We thought that Mars was supposed to be The Red Planet, right? Well, according to brand new and incredible pictures released by NASA, it most certainly isn’t. In fact, it seems like the mysterious planet is a concoction of just about every other colour other than red, and it’s strikingly beautiful. The images were captured by the Mars Reconnaissance Orbiter (MRO), which has been rotating Mars since it was launched into space all the way back in 2005. Since then, thousands of images have been sent back to earth for wildly intelligent scientists to salivate over, but the latest batch or on another level of awesome. Check out this collection and see how these NASA images of Mars have changed everything.
Cryptic Terrain: Mars is the fourth planet from the Sun and the second-smallest planet in the Solar System, after Mercury.
Irregular Basin Floor Materials: Named after the Roman god of war, it is often referred to as the “Red Planet” because the iron oxide prevalent on its surface gives it a reddish appearance.
Kolhar Dunes: It’s a terrestrial planet with a thin atmosphere, having surface features reminiscent both of the impact craters of the Moon and the valleys, deserts, and polar ice caps of Earth.
Spider Terrain: It’s is the site of Olympus Mons, the largest volcano and second-highest known mountain in the Solar System.
Steep Slopes Of Hebes Chasma: The planet has two moons, Phobos and Deimos, which are small and irregularly shaped. These may be captured asteroids.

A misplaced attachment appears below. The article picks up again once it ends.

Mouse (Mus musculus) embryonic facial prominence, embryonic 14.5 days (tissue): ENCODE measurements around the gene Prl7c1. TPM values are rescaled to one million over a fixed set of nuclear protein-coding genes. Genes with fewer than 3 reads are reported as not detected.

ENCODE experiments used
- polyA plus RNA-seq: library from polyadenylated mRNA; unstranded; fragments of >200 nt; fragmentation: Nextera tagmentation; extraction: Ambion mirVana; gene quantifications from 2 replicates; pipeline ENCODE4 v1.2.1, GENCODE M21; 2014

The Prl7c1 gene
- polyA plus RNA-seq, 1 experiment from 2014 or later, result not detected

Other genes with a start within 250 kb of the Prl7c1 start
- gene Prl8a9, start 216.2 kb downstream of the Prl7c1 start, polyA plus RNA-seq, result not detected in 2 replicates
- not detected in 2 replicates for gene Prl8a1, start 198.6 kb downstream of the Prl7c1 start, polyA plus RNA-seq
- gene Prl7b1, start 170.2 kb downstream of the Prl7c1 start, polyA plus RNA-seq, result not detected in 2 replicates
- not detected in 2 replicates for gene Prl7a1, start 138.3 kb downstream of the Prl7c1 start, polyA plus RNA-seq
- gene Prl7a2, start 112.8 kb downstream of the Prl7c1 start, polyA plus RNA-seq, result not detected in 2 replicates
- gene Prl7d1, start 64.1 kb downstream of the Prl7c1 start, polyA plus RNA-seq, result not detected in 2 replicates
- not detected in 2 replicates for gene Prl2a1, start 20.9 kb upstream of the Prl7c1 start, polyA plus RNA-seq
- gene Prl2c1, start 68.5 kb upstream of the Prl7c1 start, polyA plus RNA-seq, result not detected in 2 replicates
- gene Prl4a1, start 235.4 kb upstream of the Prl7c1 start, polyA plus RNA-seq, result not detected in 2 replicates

Russell Crater Dunes: There are ongoing investigations assessing the past habitability potential of Mars, as well as the possibility of extant life.
Slope Monitoring In Aram Chaos: Mars is approximately half the diameter of Earth, and its surface area is only slightly less than the total area of Earth’s dry land.
Edge Of Mesa Near Idaeus Fossae: Landforms visible on Mars strongly suggest that liquid water has existed on the planet’s surface. Huge linear swathes of scoured ground, known as outflow channels, cut across the surface in around 25 places.
Cratered Layered Terrain And Wall Slopes In Melas Chasma: As of September 2014, only 18 missions to Mars have been successful. There have been 40 missions including orbiters, landers and rovers but not counting flybys.
Recent Impact Site: Mars has the largest dust storms in the solar system. They can last for months and cover the entire planet. The seasons are extreme because its elliptical (oval-shaped) orbital path around the Sun is more elongated than most other planets in the solar system.
Valley With Flows In Noachis Terra: Scientists have found tiny traces of Martian atmosphere within meteorites violently ejected from Mars, then orbiting the solar system amongst galactic debris for millions of years, before crash landing on Earth.
Monitor Gullies In Heaviside Crater: In the next 20-40 million years, Mars’ largest moon Phobos will be torn apart by gravitational forces leading to the creation of a ring that could last up to 100 million years.
Syria Planum Bedform And Albedo Changes: At the closest point to the Sun, the Martian southern hemisphere leans towards the Sun, causing a short, intensely hot summer, while the northern hemisphere endures a brief, cold winter.
Deposits In Noctis Labyrinthus: At its farthest point from the Sun, the Martian northern hemisphere leans towards the Sun, causing a long, mild summer, while the southern hemisphere endures a lengthy, cold winter.